Nothing could be more clearly documented in the Scriptures than the fact that the principle purpose of the incarnation was to save men from their sins:
“For the son of Man has come to seek and to save that which was lost” (Luke 19:10; cf. Matt. 9:13; Mark 10:45).
But when the fulness of the time came, God sent forth His Son, born of a woman, born under the Law, in order that He might redeem those who were under the Law, that we might receive the adoption as sons (Gal. 4:4-5).
It is a trustworthy statement, deserving full acceptance, that Christ Jesus came into the world to save sinners, among whom I am foremost of all (I Tim. 1:15; cf. I Jn. 4:10).
Rightly, then, Dr. B. B. Warfield concludes:
Eliminate sin as the proximate occasion and redemption as the prime end of the Incarnation, and none of the other relations in which it stands, and none of the other effects which flow from it, will be fulfilled, at least in the measure of their rights.13
The inseparable relationship of the incarnation of Christ and the atonement can be seen at the communion table. In our church we observe the Lord’s ordinance of communion weekly. Here, we are reminded that our salvation has been obtained through the shed blood of Christ on the cross of Calvary. What two elements are used to represent the work of Christ on man’s behalf? They are the bread and the wine. Both these elements are evidence of the necessity of the incarnation. The bread is a symbol of the body—the human body of our Lord which was given for man’s salvation. The unleavened bread reminds us that His body was without sin, which was also a result of the incarnation of our Lord. And the cup symbolizes the blood of our Lord which was shed for the forgiveness of our sins. Blood could not have been shed apart from a human body. Thus, the atonement which our Lord accomplished for us was dependent upon the incarnation. To put in more directly, “apart from the shedding of blood there is no remission of sins” (Heb. 9:22), and apart from a human body, there could be no shedding of blood (cf. Heb. 10:5-10).
We should hardly be surprised that Satan would choose to give his best efforts at undermining the doctrine of the incarnation, for it is foundational to man’s redemption. Dr. John Hick, one of the authors of The Myth of God Incarnate, is quick to draw the conclusion that once the incarnation is set aside, Christianity has no special or exclusive claim to redemption:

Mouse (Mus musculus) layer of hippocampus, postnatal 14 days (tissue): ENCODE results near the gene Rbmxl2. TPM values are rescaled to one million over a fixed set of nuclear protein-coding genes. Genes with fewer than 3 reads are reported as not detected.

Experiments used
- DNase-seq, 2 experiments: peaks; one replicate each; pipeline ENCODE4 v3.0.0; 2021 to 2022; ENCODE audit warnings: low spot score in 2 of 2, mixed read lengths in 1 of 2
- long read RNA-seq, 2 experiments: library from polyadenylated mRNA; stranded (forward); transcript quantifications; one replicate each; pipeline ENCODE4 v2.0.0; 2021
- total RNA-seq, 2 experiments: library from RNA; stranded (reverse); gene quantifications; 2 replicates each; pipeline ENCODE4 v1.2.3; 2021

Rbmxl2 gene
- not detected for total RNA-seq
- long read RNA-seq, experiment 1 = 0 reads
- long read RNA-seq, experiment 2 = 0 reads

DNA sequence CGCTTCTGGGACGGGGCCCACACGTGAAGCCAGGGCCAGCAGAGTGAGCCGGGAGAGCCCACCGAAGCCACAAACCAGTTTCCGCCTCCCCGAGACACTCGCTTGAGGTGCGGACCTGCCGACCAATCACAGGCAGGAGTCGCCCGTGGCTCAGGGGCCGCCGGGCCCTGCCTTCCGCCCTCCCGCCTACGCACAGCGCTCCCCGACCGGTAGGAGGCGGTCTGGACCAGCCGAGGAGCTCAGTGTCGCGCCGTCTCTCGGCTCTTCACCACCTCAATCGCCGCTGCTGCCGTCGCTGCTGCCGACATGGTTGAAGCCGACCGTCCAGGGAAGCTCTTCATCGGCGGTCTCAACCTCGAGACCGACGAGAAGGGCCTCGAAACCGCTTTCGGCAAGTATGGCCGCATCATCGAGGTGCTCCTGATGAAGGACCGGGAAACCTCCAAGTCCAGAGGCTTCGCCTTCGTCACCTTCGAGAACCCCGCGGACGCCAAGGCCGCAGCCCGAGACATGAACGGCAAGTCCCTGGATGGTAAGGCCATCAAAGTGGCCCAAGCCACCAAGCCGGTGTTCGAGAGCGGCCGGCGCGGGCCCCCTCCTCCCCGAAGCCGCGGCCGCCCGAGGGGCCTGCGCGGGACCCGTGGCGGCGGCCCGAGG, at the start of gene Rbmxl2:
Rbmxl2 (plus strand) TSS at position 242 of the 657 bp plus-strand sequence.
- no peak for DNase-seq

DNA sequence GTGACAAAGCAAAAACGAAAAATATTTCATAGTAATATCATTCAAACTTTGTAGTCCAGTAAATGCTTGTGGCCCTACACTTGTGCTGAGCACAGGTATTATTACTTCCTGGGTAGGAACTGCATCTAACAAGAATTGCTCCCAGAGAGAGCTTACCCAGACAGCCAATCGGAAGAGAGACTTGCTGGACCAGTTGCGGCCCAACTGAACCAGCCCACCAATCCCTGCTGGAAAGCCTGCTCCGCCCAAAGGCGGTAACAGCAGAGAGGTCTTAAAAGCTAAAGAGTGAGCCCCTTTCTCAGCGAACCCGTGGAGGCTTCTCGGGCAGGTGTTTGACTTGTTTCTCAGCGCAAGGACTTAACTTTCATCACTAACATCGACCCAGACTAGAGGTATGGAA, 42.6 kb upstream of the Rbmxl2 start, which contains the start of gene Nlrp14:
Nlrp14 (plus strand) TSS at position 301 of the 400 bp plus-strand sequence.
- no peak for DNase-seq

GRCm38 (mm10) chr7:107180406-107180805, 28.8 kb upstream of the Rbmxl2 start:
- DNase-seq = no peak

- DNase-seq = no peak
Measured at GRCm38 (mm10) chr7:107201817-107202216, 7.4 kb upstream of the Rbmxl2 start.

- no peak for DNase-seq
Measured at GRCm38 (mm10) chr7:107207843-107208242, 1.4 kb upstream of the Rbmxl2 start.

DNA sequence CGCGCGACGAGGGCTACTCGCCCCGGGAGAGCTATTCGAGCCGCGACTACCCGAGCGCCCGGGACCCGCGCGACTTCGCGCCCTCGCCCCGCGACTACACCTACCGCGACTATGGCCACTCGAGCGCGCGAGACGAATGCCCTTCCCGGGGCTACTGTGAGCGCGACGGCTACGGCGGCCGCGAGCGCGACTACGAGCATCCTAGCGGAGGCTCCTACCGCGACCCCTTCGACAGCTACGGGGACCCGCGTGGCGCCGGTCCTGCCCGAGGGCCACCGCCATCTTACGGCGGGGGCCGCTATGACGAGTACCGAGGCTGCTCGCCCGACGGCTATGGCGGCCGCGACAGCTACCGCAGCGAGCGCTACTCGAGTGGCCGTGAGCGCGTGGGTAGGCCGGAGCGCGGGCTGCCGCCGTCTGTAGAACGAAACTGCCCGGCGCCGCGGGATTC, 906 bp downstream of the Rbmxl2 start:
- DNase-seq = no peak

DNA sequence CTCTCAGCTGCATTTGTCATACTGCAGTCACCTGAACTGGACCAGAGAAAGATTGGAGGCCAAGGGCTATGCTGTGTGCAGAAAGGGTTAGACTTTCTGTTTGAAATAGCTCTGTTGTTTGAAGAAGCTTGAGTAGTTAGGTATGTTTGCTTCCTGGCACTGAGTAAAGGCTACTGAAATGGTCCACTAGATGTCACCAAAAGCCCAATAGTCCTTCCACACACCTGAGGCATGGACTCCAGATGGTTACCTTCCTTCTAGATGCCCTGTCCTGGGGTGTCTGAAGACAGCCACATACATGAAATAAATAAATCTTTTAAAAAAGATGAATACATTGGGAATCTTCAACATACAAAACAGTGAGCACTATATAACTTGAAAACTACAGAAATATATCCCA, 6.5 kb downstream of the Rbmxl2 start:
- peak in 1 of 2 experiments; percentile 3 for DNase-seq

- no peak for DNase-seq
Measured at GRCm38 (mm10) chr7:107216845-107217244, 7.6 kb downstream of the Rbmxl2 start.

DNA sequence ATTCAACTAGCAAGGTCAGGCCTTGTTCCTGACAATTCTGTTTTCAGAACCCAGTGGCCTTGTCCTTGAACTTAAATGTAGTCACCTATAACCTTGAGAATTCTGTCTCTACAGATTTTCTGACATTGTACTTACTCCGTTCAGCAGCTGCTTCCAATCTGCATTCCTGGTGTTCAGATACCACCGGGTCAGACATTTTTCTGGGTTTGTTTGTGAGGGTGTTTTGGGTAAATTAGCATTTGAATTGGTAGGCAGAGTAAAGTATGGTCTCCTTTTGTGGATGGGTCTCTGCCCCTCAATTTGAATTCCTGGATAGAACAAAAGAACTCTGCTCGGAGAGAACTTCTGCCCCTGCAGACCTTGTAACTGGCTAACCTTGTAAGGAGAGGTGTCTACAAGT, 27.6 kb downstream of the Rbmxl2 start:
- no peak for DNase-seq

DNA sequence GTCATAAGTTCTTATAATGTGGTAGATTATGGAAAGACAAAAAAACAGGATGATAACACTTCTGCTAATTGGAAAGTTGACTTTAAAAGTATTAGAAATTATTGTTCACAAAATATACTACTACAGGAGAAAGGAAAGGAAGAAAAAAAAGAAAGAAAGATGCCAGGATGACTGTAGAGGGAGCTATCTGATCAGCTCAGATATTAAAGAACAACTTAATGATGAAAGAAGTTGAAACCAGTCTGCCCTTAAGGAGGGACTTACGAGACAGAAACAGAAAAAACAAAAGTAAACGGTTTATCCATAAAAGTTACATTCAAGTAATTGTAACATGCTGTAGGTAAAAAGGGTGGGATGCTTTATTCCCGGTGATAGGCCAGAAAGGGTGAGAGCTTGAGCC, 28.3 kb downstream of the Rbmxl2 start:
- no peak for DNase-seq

The problem which has come to the surface in the encounter of Christianity with the other world religions is this: If Jesus was literally God incarnate, and if it is by his death alone that men can be saved, and by their response to him alone that they can appropriate that salvation, then the only doorway to eternal life is the Christian faith. It would follow from this that the large majority of the human race so far have not been saved. But is it credible that the loving God and Father of all men has decreed that only those born within one particular thread of human history shall be saved? (p. 180).14
The entire matter of man’s eternal salvation hinges upon the argument which is found in Romans chapter 5. The question underlying this chapter has to do with how the righteousness of one man, Jesus Christ, is able to save many. The answer is that it was through the sin of one man, Adam (5:12, 14-15) constituted the entire human race to be sinful before God and thus worthy only of His eternal wrath. The solution which God has provided is Christ, the ‘second Adam’ (5:14, I Cor. 15:45), whose righteousness will save all who are “in Him” by faith:
For if by the transgression of the one, death reigned through the one, much more those who receive the abundance of grace and of the gift of righteousness will reign in life through the One, Jesus Christ. So then, as through one transgression there resulted condemnation to all men, even so through one act of righteousness there resulted justification of life to all men (Romans 5:17-18).